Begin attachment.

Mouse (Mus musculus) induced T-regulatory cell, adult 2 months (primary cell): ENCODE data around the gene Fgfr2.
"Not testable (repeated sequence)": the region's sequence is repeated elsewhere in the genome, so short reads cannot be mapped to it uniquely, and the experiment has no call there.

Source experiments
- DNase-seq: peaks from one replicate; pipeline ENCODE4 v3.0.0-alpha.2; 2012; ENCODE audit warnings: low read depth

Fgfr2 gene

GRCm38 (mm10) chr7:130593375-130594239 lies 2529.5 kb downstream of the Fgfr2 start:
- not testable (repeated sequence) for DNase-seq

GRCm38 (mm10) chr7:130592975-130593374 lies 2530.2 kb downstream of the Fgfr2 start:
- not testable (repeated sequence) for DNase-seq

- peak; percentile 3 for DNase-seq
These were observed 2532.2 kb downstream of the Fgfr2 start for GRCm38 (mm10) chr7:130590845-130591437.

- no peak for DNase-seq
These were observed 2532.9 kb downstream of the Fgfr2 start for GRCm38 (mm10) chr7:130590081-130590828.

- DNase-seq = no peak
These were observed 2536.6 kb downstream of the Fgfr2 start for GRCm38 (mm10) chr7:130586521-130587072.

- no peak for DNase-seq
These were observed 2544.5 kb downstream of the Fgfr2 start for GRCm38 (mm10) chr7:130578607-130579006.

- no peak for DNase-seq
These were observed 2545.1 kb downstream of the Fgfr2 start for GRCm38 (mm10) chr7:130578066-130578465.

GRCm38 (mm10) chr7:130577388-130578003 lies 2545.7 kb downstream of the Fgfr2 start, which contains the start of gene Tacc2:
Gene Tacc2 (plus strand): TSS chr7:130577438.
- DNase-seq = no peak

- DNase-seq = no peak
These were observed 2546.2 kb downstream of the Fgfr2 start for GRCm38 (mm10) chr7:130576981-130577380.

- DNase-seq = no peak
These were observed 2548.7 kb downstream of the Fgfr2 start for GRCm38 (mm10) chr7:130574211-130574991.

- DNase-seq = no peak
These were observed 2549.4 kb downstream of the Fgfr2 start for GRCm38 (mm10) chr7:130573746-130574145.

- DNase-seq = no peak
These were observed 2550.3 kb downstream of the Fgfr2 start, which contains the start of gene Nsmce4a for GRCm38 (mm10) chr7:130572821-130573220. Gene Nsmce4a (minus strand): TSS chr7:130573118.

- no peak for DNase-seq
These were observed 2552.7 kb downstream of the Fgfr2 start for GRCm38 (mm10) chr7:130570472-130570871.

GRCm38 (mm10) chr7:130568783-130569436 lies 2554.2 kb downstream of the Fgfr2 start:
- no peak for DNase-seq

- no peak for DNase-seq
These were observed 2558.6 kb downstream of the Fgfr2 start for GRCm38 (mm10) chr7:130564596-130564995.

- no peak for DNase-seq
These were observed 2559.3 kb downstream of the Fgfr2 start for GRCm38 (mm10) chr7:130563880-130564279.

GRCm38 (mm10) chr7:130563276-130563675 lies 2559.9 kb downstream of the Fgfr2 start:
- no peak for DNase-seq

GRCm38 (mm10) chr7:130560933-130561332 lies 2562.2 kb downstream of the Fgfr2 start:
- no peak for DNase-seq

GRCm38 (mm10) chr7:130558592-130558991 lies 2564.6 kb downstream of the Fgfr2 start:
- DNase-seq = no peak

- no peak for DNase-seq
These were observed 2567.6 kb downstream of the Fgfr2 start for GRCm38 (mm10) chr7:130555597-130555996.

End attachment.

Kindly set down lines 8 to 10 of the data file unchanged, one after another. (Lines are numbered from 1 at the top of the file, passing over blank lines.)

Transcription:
GRCm38 (mm10) chr7:130592975-130593374 lies 2530.2 kb downstream of the Fgfr2 start:
- not testable (repeated sequence) for DNase-seq

- peak; percentile 3 for DNase-seq